The fact that the two main candidates came to an agreement before the results of the presidential elections were announced is a danger to democracy in Afghanistan, writes DW's Florian Weigand.
Even if you know you have to be prepared for all eventualities in Afghanistan, it still manages to surprise you with yet another absurdity. Honestly, who would have thought that after a six-month, two-stage election process which included a complicated audit, endless telephone conversations and flying visits of politicians from across the globe would yield a result worthy of an egg race at a kids' birthday party? There are only winners, just so no one walks off in a huff?
It's so outrageous that even Afghans are shaking their heads in disbelief. People have been venting their frustration over the leadership on social media outlets. Most of the comments are bitter and frustrated, painting a gloomy picture of the future. But many people have stopped commenting, there is a sense of fatalism.
How different the mood was just a few months ago. Despite having to risk life and limb, Afghans flocked to the polling stations twice, in April and June, to cast their votes.
Images of hope were presented to the world, democracy was within Afghanistan's grasp it seemed. After the first round Abdullah Abdullah was ahead, in the second round, Ashraf Ghani came first.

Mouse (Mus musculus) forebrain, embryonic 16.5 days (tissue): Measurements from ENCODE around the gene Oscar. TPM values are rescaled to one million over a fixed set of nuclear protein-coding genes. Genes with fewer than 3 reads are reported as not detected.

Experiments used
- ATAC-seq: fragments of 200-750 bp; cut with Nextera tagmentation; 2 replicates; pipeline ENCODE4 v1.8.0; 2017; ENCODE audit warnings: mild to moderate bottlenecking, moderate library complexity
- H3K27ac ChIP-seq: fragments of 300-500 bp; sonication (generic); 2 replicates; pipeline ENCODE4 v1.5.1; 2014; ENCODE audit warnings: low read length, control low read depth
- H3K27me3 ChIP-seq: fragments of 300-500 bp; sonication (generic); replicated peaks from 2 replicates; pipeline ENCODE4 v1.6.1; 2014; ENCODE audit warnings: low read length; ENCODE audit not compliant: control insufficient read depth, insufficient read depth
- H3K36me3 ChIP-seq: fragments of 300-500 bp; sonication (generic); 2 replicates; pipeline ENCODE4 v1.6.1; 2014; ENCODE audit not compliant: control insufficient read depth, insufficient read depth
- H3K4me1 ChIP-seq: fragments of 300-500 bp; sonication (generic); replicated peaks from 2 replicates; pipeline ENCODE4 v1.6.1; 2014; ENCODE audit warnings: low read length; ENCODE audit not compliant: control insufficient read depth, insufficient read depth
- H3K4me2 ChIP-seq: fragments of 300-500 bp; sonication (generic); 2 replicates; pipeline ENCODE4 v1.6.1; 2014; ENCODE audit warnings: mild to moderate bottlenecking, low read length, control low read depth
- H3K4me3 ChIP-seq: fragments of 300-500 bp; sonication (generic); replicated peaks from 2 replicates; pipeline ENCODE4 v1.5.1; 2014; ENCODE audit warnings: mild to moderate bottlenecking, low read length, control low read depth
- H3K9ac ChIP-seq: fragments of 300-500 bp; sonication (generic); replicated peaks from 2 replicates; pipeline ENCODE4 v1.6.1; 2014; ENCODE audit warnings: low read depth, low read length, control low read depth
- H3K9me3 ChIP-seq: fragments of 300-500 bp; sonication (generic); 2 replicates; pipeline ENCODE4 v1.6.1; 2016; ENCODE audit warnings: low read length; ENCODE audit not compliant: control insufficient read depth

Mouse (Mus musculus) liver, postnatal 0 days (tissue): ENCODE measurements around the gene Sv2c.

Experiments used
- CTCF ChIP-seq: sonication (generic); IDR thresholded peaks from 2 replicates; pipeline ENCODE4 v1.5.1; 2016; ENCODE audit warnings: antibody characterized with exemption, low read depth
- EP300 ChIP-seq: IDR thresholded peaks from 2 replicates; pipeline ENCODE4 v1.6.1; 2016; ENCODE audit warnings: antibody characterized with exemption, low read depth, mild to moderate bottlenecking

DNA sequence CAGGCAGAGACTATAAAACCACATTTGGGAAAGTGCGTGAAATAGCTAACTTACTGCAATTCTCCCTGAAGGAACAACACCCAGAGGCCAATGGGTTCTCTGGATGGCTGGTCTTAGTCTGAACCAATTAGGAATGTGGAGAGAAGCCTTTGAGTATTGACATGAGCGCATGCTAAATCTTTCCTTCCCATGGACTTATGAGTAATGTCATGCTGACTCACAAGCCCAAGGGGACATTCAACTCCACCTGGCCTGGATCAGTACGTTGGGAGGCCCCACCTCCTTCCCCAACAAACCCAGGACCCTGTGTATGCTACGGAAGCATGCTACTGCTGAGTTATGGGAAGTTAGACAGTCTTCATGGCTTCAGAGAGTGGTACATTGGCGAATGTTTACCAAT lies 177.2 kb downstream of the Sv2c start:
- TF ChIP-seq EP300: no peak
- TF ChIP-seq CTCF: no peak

The results raised suspicion, there were allegations of fraud. The votes were recounted under the auspices of the UN. At the same time, the two candidates tried to form a unity government. After much toing and froing, an agreement was signed this Sunday.
The idea to include both candidates in the government is seemingly a Solomonian way out of a dead end the country has got itself into. But for the nascent democracy in Afghanistan it could prove fatal.
Voters will have got the impression that their votes don't count if, in the end, the powers that be once again decide amongst themselves who will lead the country and in what way.
Note that the agreement was signed before the official results were announced. Ghani is to be president and Abdullah will be chief executive, a newly created post.
Perversion of democracy
What's worse is that a few hours later, the electoral commission declares Ghani president, but doesn't announce any concrete figures or the actual winner. It shows a shocking disrespect for voters and, frankly, a perversion of democracy.
Given the experience with this Afghan version of the western import of democracy it would hardly be a surprise if Afghans would revert to other forms of government.
Already, the Taliban are gaining ground again, cleverly using the power vacuum caused by the election process. And the toing and froing of the last few months shows that Abdullah and Ghani are primarily interested in preserving their own power, which means it's possible that one of them may look to the extremists for support.
But there is hope. Now that there is a new government, work on the most pressing issues can begin, like the signing of the security agreement with the US and, perhaps more importantly, aid negotiations for the crisis-torn country.
Ghani desperately needs the funds to push through reforms, also in the financial sector. To that end, all the members of the unity government need to be on the same page - Pashtuns, Tajiks, Uzbeks, Hazara, North and South, liberal and conservative.
If they can work together long-term, it would be a first in Afghan history. But it's not looking good at the moment.